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On Making Hybrid Permanent

Thu, 04/21/2022 - 10:41
East Hampton Town Hall
Christine Sampson

The East Hampton Town Board took initial steps this week toward a permanent allowance of “hybrid” meetings, in which video conferencing would enable both in-person and remote participation of the board and its committees.

Changes adopted with New York State’s 2022-23 budget make permanent Covid-19 pandemic-era exceptions to New York State’s Open Meetings Law that allowed meetings to be held, and the public to participate, via video conference. In order to do so, however, a county, city, town, or village’s governing body must pass a local law, following a public hearing, authorizing the use of video conferencing.

Permanent legislation must ensure the ability of the public and the media to directly access government officials in person, according to a statement issued by Assemblyman Fred W. Thiele Jr. last week. Mr. Thiele is chairman of the Assembly Committee on Local Governments. The public body will also have to establish written procedures governing member and public attendance consistent with state law, with those procedures conspicuously posted on its website.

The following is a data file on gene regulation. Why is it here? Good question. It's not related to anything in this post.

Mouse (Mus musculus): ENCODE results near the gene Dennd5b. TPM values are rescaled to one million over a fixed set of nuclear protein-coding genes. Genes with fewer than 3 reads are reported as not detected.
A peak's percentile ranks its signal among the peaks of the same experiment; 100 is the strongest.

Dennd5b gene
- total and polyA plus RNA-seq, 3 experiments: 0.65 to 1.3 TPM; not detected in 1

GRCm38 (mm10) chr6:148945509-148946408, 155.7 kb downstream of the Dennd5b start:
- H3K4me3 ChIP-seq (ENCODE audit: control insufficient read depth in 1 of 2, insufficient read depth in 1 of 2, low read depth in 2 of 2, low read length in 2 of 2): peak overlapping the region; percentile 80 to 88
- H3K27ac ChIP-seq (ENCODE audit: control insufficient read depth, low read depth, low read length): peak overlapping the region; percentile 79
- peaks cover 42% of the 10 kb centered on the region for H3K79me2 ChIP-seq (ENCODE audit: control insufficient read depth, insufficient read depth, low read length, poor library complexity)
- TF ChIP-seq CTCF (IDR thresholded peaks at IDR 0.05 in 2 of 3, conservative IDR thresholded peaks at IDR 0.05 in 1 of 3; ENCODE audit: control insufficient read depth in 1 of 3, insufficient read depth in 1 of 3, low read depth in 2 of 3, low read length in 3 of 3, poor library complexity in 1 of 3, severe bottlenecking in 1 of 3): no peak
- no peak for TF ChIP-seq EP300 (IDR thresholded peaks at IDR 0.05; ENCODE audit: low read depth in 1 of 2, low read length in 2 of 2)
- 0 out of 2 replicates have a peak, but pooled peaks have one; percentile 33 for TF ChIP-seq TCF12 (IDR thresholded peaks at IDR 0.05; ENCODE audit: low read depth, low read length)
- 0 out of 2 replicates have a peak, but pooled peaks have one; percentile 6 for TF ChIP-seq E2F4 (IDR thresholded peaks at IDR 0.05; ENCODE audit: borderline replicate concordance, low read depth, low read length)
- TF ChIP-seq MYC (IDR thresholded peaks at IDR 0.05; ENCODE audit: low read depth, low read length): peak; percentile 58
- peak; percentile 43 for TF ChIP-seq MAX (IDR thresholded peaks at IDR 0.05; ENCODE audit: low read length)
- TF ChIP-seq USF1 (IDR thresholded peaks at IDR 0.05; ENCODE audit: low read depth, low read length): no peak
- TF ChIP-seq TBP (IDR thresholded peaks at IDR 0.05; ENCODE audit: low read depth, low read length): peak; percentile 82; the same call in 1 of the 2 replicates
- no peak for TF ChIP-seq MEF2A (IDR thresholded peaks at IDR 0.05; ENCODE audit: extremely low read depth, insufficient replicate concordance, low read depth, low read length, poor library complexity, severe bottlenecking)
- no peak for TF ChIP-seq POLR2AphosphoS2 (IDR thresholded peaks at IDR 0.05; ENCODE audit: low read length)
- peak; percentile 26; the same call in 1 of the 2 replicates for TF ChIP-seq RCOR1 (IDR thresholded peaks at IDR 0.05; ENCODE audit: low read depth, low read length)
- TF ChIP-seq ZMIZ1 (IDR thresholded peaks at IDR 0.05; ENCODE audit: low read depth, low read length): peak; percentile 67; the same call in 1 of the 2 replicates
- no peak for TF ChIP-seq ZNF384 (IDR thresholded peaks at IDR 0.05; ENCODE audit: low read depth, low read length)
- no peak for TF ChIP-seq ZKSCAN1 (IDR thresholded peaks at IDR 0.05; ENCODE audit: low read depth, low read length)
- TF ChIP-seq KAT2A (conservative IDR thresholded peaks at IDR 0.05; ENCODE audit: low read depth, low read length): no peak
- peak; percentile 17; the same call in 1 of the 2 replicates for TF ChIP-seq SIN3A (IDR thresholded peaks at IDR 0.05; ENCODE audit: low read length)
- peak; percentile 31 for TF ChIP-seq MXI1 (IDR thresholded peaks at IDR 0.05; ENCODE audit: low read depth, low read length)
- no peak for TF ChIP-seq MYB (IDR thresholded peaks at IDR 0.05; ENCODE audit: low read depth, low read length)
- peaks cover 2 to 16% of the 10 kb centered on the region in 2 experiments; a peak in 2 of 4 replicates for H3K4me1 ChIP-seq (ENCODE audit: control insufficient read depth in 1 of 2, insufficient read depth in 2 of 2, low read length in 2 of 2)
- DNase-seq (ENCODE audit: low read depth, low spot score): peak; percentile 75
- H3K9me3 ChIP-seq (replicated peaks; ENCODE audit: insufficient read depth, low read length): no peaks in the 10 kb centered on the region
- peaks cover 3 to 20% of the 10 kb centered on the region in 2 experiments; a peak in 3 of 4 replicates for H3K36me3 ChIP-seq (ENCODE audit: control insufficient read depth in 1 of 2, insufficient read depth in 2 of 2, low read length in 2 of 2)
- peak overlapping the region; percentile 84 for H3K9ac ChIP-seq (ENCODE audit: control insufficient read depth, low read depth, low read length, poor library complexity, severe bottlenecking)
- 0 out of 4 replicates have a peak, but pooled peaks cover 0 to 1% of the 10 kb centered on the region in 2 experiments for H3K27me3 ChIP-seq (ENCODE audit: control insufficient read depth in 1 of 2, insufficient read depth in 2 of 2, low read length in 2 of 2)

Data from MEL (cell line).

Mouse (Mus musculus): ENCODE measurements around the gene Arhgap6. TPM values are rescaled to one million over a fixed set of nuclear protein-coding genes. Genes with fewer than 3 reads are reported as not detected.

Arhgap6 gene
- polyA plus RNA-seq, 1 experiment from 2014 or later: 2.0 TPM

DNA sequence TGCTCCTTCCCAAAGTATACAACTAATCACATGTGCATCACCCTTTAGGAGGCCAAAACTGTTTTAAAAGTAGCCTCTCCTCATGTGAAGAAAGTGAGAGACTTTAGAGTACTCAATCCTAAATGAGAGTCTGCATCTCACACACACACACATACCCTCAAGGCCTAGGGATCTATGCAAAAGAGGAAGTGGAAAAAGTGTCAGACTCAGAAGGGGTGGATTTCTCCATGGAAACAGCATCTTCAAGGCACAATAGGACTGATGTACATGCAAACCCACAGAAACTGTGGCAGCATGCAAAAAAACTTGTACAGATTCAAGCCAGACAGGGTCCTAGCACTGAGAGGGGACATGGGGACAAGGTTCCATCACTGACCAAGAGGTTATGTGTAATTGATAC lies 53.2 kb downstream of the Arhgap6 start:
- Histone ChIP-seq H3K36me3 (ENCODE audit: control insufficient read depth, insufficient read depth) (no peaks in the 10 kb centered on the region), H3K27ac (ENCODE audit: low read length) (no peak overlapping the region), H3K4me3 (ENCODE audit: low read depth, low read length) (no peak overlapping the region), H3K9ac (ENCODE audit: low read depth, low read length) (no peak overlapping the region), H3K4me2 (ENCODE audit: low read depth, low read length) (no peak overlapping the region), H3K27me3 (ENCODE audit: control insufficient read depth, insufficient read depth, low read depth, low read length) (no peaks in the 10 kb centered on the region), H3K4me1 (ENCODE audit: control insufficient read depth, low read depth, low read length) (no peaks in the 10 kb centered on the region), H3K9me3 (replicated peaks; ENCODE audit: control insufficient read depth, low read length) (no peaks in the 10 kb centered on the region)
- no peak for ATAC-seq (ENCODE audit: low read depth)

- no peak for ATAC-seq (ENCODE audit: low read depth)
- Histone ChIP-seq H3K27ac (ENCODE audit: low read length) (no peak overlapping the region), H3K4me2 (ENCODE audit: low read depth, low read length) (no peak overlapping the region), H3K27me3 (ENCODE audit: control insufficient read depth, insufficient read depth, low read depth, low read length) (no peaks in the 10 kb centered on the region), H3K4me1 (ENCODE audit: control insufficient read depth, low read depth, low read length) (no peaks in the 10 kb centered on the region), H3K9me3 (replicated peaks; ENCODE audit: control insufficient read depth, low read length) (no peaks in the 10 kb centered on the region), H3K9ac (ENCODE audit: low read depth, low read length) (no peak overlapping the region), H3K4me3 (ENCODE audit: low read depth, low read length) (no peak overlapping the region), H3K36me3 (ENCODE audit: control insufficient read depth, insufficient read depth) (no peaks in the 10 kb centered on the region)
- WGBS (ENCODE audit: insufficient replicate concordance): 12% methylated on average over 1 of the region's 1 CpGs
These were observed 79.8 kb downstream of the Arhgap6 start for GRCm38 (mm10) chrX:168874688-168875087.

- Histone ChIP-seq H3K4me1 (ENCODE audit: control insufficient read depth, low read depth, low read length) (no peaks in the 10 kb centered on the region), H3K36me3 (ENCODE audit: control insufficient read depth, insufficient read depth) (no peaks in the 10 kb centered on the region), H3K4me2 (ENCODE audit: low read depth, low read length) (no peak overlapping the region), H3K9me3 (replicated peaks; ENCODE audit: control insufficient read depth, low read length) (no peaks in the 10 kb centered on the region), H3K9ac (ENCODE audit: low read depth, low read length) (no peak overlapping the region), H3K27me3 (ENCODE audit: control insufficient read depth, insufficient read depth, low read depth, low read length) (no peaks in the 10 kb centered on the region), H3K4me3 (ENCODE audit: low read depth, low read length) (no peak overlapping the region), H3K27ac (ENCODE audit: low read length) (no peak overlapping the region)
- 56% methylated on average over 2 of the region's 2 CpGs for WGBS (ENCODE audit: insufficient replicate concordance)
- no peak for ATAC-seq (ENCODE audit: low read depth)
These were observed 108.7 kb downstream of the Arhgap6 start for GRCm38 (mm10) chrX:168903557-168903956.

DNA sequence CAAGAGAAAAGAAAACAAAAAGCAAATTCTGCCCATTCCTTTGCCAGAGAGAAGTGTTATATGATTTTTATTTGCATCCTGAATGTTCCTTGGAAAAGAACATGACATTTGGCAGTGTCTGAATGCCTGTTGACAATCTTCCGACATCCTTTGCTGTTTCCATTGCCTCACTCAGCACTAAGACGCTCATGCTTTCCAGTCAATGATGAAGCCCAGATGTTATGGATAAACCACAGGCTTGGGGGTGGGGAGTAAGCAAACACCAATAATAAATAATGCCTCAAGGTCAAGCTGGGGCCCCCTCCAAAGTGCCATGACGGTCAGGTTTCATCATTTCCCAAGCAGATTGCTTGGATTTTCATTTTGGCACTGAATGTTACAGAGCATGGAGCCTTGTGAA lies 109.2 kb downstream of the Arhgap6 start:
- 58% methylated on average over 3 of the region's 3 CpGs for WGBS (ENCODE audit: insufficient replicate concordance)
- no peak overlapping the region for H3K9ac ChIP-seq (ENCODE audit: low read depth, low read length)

John Jilnicki, the town attorney, went over the requirements with the board, members of which have previously endorsed the hybrid format and expressed a willingness to make it permanent. Hybrid meetings, Supervisor Peter Van Scoyoc said, have resulted in “greater engagement by the public in town board and government activities, which is welcomed” and “helps our democracy work.”

The board must decide whether to adopt rules and processes for all boards or allow each to adopt its own, Mr. Jilnicki said, offering his recommendation that the board adopt rules and processes that would apply uniformly to all boards.

Board members themselves should be physically present at meetings, he said, with at minimum a quorum present. That would require the physical presence of three of the five town board members. “It seems you don’t necessarily have to be present in the same location,” he said, “but you have to be publicly accessible so the public can come and watch.” There is some flexibility, he said, as to the reasons a board member could participate remotely, such as illness, disability, child care, or a significant or unexpected event.

The public must have the right to see and hear the proceedings, Mr. Jilnicki said, and be able to comment in real time. Audio and video of meetings must be linked to the governing body’s website.

Should a public body pass a new law authorizing hybrid meetings, the current authority to hold virtual meetings without an in-person component will continue for 60 days after the effective date of the new law.


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